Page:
Petroecuador’s head resigns after prosecutors raid offices
By Alexandra Valencia
QUITO (Reuters) – Hugo Aguiar, general manager of Ecuador’s state oil company Petroecuador, resigned after his home was among locations searched by the attorney general’s office in a corruption probe, the country’s energy minister said on Friday.
Earlier in the day, prosecutors raided company offices and an office of the presidency as part of an investigation into alleged corruption.
“Tomorrow we are meeting at 10 am for an extraordinary meeting,” Energy Minister Fernando Santos told Reuters by phone, referring to the company’s board of directors. “There we will accept (the resignation) and appoint an interim, we will appoint an interim so that we can look at the profile at our leisure to find a permanent replacement.”
Aguiar announced his “voluntary and irrevocable resignation” in a letter to the Coordinator of Ecuador’s Public Enterprises, submitted to the Department of Energy and the National Planning Secretary and viewed by Reuters.
The letter contained no further details and it was not immediately possible to reach Aguiar for comment.
Although President Guillermo Lasso ordered public company executives to vacate their positions in January amid reports of possible corruption at some companies, Petroecuador’s board of directors only confirmed Aguiar in his post last week.
Prosecutors also targeted Petroecuador’s offices in raids last year after receiving information from US authorities about a case involving a former company official. The former energy secretary resigned as part of a separate probe into bribery allegations, which he denies.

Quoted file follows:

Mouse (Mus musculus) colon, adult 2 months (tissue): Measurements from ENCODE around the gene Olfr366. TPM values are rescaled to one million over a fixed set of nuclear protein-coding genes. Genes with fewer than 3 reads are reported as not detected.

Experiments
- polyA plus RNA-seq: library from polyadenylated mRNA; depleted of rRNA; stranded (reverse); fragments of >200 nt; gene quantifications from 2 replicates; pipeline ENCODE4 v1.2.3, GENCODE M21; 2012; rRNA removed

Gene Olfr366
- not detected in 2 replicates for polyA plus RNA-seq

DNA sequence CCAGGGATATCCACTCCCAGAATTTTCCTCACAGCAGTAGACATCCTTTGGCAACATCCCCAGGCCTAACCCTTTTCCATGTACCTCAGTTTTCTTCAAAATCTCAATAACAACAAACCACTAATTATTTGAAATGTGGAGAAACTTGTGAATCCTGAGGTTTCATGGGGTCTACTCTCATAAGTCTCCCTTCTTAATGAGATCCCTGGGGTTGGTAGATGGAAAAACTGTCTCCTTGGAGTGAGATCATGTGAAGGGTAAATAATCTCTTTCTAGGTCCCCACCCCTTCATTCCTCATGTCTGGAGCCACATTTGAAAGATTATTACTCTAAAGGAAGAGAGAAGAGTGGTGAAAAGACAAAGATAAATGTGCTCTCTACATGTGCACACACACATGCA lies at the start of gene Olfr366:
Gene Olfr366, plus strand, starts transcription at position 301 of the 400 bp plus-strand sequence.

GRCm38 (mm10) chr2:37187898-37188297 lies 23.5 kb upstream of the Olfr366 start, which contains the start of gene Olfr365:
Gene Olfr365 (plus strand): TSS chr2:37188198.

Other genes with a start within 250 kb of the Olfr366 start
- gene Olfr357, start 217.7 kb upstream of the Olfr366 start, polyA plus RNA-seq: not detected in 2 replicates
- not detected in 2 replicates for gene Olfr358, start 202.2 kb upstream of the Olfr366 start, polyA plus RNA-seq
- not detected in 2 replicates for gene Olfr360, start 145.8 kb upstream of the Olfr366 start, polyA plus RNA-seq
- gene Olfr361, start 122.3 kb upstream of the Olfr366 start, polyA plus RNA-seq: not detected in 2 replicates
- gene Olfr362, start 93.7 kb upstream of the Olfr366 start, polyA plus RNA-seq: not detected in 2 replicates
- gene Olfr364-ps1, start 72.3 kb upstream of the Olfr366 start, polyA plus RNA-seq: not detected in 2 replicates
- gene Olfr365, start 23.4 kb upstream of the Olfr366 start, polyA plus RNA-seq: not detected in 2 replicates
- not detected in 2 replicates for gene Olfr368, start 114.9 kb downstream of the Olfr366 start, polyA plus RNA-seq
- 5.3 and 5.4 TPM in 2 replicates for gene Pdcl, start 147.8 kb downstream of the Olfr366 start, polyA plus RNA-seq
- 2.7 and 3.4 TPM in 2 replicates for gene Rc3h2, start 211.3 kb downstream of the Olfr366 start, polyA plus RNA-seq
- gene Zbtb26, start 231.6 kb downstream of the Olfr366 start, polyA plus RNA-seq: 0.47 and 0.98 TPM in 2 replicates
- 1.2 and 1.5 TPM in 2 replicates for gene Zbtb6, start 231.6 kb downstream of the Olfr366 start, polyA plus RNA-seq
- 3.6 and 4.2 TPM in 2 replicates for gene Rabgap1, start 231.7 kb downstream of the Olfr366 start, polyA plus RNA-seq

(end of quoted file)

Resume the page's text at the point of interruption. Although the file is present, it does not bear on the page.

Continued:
“The Attorney General’s Office and the police are searching the Petroecuador Administrative and Prosecutor’s Offices and the Judicial Undersecretary of the Presidency in Quito,” the Attorney General’s Office said on Twitter.
The office clarified in a later statement that the raids, which included various apartments, were part of an investigation into an alleged corruption case involving Petroecuador that began in August 2022.
Lasso’s communications office said it would fully cooperate with prosecutors.
“The government reaffirms its zero tolerance for corruption. The government reiterates its commitment and firm stance in favor of transparency,” the statement said on Twitter.
Petroecuador retweeted the government’s statement, adding in its own post that its board would hold an urgent meeting.
(Reporting by Alexandra Valencia, writing by Julia Symmes Cobb; editing by Jonathan Oatis, Leslie Adler and David Gregorio)